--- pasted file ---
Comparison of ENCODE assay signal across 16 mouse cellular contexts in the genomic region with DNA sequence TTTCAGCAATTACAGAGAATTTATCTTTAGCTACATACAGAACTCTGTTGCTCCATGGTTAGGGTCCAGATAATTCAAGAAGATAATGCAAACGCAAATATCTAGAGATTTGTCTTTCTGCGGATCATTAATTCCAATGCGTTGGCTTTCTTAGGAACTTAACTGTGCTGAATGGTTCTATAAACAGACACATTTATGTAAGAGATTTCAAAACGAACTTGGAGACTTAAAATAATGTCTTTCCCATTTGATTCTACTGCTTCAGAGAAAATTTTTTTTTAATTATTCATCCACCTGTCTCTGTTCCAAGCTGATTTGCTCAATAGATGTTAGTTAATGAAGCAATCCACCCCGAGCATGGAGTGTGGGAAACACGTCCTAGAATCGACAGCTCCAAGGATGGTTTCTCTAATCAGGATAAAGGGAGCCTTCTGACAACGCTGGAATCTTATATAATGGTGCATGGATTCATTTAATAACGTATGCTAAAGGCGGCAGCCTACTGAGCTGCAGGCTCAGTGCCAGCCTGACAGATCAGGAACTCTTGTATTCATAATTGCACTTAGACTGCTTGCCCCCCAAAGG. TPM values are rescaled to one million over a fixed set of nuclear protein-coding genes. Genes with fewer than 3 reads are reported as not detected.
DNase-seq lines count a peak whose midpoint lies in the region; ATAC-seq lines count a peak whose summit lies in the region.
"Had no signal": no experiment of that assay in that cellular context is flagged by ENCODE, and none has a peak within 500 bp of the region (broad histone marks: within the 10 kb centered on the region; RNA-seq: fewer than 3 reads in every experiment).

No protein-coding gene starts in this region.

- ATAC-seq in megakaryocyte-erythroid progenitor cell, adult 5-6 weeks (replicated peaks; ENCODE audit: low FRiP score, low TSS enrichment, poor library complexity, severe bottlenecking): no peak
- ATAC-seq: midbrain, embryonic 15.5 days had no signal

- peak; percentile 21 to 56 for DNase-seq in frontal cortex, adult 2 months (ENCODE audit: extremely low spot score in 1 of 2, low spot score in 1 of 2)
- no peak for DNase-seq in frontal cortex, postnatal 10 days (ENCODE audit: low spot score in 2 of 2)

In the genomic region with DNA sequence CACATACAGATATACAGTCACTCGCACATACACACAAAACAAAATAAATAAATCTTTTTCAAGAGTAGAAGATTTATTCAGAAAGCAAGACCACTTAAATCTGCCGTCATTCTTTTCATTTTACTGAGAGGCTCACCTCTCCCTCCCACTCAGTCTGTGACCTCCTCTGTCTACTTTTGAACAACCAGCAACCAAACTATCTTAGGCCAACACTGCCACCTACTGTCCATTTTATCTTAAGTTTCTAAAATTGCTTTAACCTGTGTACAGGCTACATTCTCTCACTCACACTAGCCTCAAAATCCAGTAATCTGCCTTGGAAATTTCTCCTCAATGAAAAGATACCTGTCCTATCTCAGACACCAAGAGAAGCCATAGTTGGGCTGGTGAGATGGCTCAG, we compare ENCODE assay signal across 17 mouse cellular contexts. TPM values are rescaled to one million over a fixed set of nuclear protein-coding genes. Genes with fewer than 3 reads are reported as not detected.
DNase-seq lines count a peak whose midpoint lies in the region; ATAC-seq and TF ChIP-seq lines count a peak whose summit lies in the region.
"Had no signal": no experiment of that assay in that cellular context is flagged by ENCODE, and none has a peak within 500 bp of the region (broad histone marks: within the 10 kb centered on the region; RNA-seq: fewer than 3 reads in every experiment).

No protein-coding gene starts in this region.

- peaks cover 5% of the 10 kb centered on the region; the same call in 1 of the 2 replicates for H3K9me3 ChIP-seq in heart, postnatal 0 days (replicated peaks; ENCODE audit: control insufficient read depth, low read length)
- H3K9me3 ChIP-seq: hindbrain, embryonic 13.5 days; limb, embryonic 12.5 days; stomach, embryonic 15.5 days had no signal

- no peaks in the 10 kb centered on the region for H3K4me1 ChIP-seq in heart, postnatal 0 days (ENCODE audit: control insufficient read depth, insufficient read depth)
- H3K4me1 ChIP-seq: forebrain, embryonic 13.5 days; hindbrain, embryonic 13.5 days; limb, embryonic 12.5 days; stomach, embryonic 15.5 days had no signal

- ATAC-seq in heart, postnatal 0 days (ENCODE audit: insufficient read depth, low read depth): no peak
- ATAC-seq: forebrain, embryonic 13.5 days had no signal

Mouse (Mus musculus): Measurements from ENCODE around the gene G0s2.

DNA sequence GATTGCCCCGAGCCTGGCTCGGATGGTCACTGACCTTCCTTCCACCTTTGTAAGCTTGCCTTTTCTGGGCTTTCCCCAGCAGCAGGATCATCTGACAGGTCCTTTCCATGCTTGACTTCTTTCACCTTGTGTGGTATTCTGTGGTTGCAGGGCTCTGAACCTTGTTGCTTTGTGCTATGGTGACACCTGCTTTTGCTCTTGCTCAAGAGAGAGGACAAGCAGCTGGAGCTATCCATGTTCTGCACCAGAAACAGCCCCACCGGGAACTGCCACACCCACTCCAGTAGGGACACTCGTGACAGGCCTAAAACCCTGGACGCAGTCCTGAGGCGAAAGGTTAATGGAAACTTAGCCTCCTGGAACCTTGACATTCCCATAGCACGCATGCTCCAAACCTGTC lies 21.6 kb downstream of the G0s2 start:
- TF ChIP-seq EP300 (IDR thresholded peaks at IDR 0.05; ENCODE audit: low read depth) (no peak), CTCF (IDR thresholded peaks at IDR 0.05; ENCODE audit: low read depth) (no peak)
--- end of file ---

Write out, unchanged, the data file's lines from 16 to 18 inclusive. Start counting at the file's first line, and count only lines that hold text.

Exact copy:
- H3K4me1 ChIP-seq: forebrain, embryonic 13.5 days; hindbrain, embryonic 13.5 days; limb, embryonic 12.5 days; stomach, embryonic 15.5 days had no signal

- ATAC-seq in heart, postnatal 0 days (ENCODE audit: insufficient read depth, low read depth): no peak
- ATAC-seq: forebrain, embryonic 13.5 days had no signal